Sir Mark had advised Mr Johnson to tell the public COVID was “like chickenpox” and encourage the public to have chickenpox parties to spread the virus.
Dominic Cummings was so intent on praising the chancellor that it led one MP to ask if he was trying to secure himself a position in a future Sunak administration.
He said the chancellor and his team were “completely competent” in developing the furlough programme and that Mr Sunak was “totally supportive” of the first lockdown, contrary to reports in the media that he was pressing against the imposition of restrictions.
When the prime minister was critically ill with COVID, Dominic Raab deputised for Mr Johnson in his role as first secretary of state.
Mr Cummings said Mr Raab had done a “brilliant” job chairing top-level meetings when the PM was ill, in contrast to how he claimed Matt Hancock had behaved.
Mr Cummings said the foreign secretary did not get ”enough credit as he should have done”.
Dominic Cummings was highly critical of the Cabinet Office, but was at pains to stress he did not think Michael Gove was responsible for the failings of the department he runs.
Mr Cummings previously worked as a special adviser to Mr Gove during David Cameron’s premiership.
Asked whether Mr Gove was responsible for failures around government procurement, Mr Cummings said: “I don’t think Gove had a huge amount of responsibility for this.” Although he suggests Michael Gove himself would probably accept some mistakes had been made.
Data scientist Ben Warner had worked with Dominic Cummings during his time leading the Vote Leave campaign in the 2016 Brexit referendum, and hired him to work in Number 10 when Boris Johnson became prime minister.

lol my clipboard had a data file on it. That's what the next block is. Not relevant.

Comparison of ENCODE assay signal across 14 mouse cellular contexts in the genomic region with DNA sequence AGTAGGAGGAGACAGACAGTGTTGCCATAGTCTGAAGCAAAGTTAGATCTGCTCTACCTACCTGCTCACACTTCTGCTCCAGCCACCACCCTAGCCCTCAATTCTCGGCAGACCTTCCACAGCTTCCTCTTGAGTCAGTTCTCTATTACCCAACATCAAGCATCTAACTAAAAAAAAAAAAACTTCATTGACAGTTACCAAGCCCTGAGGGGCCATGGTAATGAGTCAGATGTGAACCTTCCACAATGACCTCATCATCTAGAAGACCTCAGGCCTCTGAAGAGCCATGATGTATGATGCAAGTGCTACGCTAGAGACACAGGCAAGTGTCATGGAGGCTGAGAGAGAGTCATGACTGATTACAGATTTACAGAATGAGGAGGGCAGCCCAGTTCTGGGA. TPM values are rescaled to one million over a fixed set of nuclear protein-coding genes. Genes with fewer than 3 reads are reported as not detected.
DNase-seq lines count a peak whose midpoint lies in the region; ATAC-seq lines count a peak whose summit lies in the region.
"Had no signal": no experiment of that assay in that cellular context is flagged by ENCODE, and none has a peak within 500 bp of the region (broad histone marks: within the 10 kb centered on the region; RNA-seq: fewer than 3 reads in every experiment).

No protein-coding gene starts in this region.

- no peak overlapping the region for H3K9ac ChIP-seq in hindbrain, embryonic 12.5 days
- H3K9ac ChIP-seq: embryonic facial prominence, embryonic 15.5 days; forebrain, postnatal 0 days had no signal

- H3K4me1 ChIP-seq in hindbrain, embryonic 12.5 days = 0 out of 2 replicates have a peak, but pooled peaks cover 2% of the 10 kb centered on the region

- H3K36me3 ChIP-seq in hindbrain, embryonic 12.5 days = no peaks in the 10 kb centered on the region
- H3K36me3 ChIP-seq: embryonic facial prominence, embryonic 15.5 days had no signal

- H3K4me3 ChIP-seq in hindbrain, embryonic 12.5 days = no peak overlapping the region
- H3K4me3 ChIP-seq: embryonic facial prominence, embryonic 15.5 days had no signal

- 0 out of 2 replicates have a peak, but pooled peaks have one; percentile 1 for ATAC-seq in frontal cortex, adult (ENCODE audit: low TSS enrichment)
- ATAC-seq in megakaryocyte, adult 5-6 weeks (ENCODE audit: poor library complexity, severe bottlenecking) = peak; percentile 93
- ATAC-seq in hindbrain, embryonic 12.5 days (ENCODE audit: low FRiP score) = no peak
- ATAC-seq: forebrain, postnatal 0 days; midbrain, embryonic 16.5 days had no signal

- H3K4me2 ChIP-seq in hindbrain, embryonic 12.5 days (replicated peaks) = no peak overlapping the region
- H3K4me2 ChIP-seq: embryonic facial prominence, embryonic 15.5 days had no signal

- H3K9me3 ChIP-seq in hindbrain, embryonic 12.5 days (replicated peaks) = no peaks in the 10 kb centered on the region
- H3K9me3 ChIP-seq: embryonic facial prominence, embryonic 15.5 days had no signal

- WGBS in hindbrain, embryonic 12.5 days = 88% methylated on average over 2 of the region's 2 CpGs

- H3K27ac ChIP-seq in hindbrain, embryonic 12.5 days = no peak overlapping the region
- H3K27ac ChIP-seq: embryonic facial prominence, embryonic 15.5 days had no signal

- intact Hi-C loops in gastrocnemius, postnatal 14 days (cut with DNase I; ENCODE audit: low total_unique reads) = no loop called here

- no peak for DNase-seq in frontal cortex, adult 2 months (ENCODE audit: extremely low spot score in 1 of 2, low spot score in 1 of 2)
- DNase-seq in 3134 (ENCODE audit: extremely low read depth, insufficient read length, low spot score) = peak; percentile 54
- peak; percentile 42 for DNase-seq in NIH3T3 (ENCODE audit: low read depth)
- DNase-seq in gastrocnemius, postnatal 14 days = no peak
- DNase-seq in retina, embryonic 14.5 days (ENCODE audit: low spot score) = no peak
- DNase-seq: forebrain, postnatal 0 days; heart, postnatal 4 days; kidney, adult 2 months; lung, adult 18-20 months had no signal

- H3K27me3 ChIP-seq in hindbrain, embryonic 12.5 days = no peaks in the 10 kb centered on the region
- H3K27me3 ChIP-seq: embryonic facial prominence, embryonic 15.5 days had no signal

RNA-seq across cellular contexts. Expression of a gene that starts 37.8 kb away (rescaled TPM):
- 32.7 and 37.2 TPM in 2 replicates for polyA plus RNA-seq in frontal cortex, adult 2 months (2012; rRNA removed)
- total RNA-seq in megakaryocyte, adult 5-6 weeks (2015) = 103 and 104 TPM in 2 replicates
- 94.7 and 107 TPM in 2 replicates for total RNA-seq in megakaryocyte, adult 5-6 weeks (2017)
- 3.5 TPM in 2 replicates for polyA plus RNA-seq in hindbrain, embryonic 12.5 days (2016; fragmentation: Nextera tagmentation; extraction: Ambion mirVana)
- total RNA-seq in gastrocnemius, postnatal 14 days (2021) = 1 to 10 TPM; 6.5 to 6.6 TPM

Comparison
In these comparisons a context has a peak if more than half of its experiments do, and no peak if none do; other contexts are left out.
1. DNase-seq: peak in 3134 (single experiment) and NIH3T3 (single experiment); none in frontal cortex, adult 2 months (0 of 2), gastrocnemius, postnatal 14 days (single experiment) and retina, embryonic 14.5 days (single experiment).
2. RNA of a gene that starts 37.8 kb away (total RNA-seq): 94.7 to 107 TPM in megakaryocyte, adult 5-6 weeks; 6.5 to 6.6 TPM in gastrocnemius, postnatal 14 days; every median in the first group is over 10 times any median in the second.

He referred to Mr Warner as “Jeff Goldblum in Independence Day”, crediting him for talking Boris Johnson through the data on 13 March and showing the modelling was wrong.
Dr Marc Warner is the brother of Ben, and the CEO of the AI company Faculty, who have won numerous government contracts to provide ‘data dashboards’ for different departments and the NHS.
Dominic Cummings brought him in to advise the government during the pandemic and described Marc Warner as “one of the most ethical people I’ve met”, later adding that without him “thousands of people would be dead”.
He went on to say: “If I’d been prime minister I would have said Marc Warner is in charge of this whole thing” and suggested he would have made him “a kind of dictator” with “kingly authority” to fire people at will.
Dominic Cummings also singled out former Cabinet Office official Helen McNamara for deserving “enormous credit” for openly telling the PM that something had gone “catastrophically wrong” in COVID planning.
The vaccine taskforce was held up by Mr Cummings as an example of something that went right, claiming there was “clear responsibility and there was someone who was actually in charge of it”.
He said Ms Bingham had built a team of people that actually understood what they were doing and “had the kind of strength of character not to be pushed around”.
Chief scientific adviser Sir Patrick Vallance was described in glowing terms by Mr Cummings, who repeatedly suggested he had been an ally in efforts to persuade the prime minister to hive off some responsibilities from the department of health.